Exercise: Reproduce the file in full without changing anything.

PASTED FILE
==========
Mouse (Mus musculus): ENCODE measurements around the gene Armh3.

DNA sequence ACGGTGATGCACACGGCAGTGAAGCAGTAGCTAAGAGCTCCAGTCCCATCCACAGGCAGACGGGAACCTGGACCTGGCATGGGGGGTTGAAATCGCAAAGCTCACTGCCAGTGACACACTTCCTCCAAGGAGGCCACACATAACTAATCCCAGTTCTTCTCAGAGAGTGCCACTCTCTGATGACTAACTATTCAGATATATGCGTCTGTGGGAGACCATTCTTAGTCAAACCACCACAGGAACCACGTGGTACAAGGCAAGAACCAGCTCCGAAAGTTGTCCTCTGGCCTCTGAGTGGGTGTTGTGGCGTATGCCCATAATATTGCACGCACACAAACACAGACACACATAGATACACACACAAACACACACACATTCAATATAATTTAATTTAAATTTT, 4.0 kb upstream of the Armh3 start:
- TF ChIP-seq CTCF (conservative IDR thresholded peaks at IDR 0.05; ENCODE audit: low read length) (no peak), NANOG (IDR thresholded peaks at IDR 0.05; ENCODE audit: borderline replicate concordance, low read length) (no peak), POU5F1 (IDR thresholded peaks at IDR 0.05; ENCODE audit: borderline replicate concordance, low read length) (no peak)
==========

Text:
Mouse (Mus musculus): ENCODE measurements around the gene Armh3.

DNA sequence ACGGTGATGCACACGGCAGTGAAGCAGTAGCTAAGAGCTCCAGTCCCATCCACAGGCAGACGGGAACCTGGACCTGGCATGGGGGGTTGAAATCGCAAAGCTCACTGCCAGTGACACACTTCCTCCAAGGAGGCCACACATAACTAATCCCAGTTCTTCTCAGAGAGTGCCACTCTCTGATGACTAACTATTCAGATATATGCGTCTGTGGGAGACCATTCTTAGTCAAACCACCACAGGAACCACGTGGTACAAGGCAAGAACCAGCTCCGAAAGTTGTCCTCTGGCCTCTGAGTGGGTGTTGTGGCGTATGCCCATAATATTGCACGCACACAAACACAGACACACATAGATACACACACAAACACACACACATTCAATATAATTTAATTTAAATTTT, 4.0 kb upstream of the Armh3 start:
- TF ChIP-seq CTCF (conservative IDR thresholded peaks at IDR 0.05; ENCODE audit: low read length) (no peak), NANOG (IDR thresholded peaks at IDR 0.05; ENCODE audit: borderline replicate concordance, low read length) (no peak), POU5F1 (IDR thresholded peaks at IDR 0.05; ENCODE audit: borderline replicate concordance, low read length) (no peak)